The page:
Felix Salmon ponders our favorite autumn flavor:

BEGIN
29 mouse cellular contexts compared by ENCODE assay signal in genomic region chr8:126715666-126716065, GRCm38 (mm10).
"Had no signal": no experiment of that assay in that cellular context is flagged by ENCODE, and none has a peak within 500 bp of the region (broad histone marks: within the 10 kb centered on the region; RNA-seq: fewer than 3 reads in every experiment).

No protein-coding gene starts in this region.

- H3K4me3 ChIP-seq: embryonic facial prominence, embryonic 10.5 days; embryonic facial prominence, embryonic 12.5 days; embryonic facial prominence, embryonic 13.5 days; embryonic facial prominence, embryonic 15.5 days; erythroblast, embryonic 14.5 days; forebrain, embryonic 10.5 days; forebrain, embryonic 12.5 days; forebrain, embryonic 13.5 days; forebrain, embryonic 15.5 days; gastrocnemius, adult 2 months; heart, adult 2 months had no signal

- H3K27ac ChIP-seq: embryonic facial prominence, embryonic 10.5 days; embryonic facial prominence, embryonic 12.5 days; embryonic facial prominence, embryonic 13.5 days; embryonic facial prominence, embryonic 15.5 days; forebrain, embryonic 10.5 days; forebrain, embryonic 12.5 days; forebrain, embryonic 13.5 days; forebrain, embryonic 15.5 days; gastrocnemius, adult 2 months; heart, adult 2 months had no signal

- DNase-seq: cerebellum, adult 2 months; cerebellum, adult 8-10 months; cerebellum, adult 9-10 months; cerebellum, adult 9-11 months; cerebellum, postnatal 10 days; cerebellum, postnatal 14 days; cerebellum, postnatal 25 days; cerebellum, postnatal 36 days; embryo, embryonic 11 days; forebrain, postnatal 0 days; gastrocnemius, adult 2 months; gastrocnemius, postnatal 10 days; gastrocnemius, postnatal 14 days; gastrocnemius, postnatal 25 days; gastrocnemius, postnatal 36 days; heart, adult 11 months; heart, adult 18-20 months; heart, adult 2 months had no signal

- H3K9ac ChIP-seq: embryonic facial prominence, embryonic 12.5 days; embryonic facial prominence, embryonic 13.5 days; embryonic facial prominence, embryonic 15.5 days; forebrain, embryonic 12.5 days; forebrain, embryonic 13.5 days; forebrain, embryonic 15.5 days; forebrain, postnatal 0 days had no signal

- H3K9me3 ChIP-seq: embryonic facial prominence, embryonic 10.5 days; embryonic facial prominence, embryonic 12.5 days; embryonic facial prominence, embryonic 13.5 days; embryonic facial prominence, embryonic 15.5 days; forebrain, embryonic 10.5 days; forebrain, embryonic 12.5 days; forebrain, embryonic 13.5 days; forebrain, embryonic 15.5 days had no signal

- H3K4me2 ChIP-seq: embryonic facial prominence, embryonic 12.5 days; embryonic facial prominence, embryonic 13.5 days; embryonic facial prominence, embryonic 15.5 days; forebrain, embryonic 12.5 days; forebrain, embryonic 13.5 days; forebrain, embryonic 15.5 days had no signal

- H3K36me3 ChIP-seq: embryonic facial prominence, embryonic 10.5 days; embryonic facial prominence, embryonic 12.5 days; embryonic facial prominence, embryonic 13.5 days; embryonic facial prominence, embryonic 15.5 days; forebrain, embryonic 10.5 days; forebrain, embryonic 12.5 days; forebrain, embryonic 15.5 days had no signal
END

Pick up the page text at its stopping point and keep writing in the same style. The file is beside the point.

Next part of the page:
The weird thing about pumpkin’s rise to baconlike ubiquity is that pumpkin, on its own, is not a very appetizing food at all. A dense and stringy fruit, it needs the accompaniment of a lot of sugar and spices before it becomes particularly palatable. As a marketing tool, however, pumpkin is perfectly pitched for today’s eaters. The fact that it needs that extra flavoring? That’s a bonus, not a bug, as far as the restaurant business is concerned. A pumpkin dish, in the era of the locavore, has connotations of virtue—when you think of pumpkin, you think of something farm-grown and wholesome. That helps make it a permissible indulgence, even when what you’re eating is mainly just sugar and spice.